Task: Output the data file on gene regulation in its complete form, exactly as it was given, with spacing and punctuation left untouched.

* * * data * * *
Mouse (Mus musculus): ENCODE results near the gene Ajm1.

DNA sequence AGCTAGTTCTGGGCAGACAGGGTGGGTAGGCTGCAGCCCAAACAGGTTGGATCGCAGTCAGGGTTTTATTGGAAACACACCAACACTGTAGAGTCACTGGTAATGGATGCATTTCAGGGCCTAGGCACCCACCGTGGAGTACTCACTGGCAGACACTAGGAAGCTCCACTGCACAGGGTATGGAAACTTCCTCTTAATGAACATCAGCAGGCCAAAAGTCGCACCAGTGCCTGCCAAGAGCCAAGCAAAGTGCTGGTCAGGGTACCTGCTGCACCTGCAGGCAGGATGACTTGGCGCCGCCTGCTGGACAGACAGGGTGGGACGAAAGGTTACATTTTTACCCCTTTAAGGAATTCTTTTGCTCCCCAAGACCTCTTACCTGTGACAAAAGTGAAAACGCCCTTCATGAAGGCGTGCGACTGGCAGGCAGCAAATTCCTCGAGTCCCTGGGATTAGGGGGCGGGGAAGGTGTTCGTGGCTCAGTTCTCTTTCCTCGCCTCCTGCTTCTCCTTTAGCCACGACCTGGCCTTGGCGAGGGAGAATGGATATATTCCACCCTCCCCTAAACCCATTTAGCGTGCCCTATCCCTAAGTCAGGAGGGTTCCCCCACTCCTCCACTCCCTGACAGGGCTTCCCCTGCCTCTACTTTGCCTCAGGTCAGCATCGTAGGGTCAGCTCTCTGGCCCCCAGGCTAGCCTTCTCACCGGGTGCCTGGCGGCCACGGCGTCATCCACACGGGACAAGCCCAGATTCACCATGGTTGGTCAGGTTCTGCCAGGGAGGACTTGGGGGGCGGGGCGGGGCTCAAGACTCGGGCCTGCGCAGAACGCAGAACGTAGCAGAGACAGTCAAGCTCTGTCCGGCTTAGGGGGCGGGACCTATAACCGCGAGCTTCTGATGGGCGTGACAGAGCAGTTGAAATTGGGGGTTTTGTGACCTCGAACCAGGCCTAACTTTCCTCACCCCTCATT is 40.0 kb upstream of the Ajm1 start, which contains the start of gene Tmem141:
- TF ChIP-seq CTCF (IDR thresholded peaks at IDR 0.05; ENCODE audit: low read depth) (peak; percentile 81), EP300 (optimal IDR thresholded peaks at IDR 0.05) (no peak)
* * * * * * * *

Mouse (Mus musculus): ENCODE results near the gene Ajm1.

DNA sequence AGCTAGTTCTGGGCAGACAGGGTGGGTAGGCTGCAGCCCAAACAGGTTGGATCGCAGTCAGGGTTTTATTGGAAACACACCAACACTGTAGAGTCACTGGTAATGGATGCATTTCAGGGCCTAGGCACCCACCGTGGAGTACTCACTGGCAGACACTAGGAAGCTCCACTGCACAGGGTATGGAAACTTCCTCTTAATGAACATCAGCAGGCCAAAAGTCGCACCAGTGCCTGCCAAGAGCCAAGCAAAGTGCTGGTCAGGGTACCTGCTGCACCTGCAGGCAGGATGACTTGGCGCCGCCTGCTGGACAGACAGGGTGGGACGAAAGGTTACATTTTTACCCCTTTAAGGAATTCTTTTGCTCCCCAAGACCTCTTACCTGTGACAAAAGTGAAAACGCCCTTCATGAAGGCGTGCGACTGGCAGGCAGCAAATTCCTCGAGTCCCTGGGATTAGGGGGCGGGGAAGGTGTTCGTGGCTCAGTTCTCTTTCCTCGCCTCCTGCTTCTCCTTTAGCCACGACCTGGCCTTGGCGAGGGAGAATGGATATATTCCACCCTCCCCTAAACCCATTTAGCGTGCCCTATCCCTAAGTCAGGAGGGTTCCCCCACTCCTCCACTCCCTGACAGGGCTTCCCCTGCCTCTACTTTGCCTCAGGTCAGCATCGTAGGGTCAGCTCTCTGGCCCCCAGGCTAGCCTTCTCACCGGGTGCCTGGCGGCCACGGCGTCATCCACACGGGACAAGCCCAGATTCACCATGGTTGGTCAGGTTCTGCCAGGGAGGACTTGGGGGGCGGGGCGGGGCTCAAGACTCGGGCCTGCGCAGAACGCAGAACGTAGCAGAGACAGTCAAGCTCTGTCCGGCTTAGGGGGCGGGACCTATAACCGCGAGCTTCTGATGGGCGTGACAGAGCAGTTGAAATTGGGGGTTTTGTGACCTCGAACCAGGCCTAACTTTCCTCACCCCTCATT is 40.0 kb upstream of the Ajm1 start, which contains the start of gene Tmem141:
- TF ChIP-seq CTCF (IDR thresholded peaks at IDR 0.05; ENCODE audit: low read depth) (peak; percentile 81), EP300 (optimal IDR thresholded peaks at IDR 0.05) (no peak)